I recently assisted a client who was quite stressed when she first approached me, having been entangled in the complicated processes, promises, and contracts of an invention promotion company.  Like most customers of these promo companies, my client was a smart, but busy and inexperienced inventor who lived in a rural area; not exactly the meet-your-angel-investor-at-the-local-Diary-Queen kind of place.  I imagine she googled questions like “what do I do with my new invention?” and “how do I get a patent?” before linking up with this particular promo company, probably through an online ad.

After a lengthy list of promises from the company of making her money, minimizing her risk, and LIMITED TIME ONLY deals, my client was persuaded to elect a paid package inclusive of a provisional patent filing, audio/video files, and other supposedly awesome stuff that could probably be obtained for free from a local small business development center.  Buried within her service agreement, and responsive to public disclosure laws, were data points concatenated by endless disclaimers effectively stating that the company over its long, profitable history has had less than a 1% success rate of closing net positive deals for its customers.  Now, which sounds better: “we sign a license agreement on behalf of an inventor every two weeks!”, which sounds promising and is a common claim; or, “we earn less than 1% of all our customers cold, hard cash, while we rake in millions!”?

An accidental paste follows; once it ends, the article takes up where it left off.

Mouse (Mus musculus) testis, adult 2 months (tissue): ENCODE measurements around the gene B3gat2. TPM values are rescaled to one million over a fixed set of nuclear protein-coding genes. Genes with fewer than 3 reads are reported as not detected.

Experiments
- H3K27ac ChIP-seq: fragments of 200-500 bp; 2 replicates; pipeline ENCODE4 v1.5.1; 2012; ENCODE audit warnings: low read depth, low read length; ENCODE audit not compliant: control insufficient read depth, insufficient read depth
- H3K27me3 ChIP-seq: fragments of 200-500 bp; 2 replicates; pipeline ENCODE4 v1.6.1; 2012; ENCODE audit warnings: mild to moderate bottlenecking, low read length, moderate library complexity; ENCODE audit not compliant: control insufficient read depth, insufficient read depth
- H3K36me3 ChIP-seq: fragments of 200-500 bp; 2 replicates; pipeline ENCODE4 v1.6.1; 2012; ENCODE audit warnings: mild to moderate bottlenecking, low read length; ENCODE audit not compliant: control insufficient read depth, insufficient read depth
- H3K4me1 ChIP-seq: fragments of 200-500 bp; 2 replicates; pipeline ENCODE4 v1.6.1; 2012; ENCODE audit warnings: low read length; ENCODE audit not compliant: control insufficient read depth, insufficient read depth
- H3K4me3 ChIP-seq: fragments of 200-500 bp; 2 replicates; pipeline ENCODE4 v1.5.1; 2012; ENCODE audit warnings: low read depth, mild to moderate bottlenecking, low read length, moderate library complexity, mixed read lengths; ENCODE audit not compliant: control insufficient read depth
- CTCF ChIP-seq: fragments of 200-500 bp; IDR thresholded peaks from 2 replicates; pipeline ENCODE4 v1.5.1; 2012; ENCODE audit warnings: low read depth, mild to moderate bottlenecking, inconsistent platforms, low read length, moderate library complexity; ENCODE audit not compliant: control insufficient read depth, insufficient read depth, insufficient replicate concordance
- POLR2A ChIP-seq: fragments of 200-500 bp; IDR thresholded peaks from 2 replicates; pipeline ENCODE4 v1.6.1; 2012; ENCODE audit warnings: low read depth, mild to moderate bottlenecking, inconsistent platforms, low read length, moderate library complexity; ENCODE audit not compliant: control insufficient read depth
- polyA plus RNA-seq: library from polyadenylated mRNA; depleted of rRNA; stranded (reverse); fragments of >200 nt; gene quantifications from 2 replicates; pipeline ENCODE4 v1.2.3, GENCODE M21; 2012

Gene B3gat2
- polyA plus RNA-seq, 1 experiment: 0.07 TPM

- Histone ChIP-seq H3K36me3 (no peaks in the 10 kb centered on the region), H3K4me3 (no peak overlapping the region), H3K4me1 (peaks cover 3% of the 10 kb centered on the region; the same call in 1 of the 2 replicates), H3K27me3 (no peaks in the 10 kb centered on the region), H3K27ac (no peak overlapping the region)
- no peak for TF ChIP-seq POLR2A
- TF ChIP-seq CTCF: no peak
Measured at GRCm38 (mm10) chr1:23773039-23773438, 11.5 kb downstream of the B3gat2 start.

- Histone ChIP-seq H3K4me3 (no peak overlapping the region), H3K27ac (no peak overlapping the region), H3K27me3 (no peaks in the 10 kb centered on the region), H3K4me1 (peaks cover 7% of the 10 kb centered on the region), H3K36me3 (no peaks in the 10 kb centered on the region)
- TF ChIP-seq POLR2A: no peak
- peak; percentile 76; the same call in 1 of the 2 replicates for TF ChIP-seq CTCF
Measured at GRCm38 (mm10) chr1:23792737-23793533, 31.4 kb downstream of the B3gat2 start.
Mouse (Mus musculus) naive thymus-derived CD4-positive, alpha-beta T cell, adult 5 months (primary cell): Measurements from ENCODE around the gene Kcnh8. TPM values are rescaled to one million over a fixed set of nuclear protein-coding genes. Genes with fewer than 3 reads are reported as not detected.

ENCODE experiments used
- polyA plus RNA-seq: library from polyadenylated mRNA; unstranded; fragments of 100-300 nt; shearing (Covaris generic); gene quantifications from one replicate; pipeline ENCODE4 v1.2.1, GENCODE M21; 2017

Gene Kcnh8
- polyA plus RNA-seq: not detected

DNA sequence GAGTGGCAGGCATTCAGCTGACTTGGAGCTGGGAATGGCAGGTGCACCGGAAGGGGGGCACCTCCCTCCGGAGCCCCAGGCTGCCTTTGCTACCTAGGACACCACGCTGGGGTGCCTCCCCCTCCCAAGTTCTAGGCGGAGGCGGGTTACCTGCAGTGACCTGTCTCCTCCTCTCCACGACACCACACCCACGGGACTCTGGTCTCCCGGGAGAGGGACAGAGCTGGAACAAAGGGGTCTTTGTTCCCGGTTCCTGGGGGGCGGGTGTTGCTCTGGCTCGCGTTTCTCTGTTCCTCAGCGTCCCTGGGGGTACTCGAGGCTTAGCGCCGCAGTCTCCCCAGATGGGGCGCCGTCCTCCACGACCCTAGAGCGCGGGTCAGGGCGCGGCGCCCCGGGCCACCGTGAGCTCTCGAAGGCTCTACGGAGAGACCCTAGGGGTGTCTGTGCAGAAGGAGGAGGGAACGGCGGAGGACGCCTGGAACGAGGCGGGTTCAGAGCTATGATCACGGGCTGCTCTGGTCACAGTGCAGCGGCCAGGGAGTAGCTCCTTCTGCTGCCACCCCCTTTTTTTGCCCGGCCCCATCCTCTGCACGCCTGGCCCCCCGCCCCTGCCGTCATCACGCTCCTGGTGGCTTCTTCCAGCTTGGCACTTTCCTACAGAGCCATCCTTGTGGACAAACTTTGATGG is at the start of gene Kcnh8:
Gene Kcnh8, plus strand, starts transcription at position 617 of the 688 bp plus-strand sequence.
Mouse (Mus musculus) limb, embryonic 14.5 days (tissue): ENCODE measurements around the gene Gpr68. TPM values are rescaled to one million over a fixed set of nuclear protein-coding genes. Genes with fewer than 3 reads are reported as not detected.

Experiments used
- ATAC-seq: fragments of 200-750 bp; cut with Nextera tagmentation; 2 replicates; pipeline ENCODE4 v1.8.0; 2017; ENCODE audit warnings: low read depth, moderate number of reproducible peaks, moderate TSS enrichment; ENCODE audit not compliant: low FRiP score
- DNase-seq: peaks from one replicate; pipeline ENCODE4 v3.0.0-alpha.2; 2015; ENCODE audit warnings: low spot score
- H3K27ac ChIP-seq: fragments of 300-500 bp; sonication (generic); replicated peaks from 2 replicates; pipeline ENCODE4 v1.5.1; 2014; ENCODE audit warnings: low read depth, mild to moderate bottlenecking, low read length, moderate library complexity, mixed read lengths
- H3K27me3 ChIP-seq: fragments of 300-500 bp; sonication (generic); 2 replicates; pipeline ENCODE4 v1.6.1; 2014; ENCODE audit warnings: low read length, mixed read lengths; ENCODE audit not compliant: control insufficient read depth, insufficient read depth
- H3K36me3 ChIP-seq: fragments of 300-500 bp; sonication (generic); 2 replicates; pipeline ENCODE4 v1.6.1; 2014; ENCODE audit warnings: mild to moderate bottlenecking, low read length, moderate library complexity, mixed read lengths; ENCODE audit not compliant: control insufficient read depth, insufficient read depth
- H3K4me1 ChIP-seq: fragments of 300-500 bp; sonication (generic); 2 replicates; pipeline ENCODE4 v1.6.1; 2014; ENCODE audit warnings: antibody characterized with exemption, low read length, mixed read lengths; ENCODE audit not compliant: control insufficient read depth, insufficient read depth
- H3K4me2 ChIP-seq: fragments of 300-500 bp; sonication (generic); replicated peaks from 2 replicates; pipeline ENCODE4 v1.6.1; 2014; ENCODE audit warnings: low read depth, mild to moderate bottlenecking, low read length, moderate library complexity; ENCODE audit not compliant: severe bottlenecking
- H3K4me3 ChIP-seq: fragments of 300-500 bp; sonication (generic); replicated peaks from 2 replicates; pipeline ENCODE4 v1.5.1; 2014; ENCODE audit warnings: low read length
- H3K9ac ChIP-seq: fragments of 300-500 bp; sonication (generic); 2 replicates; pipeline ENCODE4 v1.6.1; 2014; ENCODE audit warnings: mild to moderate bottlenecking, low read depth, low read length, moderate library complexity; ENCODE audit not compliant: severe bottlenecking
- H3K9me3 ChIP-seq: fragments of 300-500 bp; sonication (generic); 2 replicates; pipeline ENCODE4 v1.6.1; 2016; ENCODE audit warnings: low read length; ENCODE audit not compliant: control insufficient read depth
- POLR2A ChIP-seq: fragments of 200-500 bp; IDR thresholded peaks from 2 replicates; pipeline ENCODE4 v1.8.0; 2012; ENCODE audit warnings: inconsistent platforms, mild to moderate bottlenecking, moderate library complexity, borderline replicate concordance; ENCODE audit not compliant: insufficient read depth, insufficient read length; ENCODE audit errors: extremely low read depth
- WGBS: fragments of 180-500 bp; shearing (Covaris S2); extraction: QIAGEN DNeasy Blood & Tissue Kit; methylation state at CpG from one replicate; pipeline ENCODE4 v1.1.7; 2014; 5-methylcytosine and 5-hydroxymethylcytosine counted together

Let me hammer this home with some random, comparable probabilities:

1) Probability of getting cancer: 50% men, 33% women.

2) Probability of living to 100 if born this year: 33%

3) Probability of being victim of a serious crime: 2%.

4) Probability of an adult male being afraid of spiders: 1.2%

5) Probability of being audited by the IRS: 1%.

6) Probability of realizing a net profit from the activities of a promo company: 0.95%.

7) Probability of dying in a car accident: 0.88%.

8) Probability of dying from firearm assault: 0.27%.

The rodeo is on, and unless you’re careful, you may be taken for a ride by one of these companies.  Their marketing tactics are quite impressive, much better than mine, though it’s hard to fairly compare since I try to avoid claims of riches while burying data that might belie such claims.  Unfortunately, they are more or less unregulated by the PTO.  In this case, awareness is your best defense to personal exploitation.


Overview: Office of Enrollment and Discipline Cracks Down on Patent Practitioners Working with Invention Promoters

PTO: Scam Prevention

American Inventor’s Protection Act of 1999

FTC: Invention Promotion Firms

Kevin Christopher

Author Kevin Christopher

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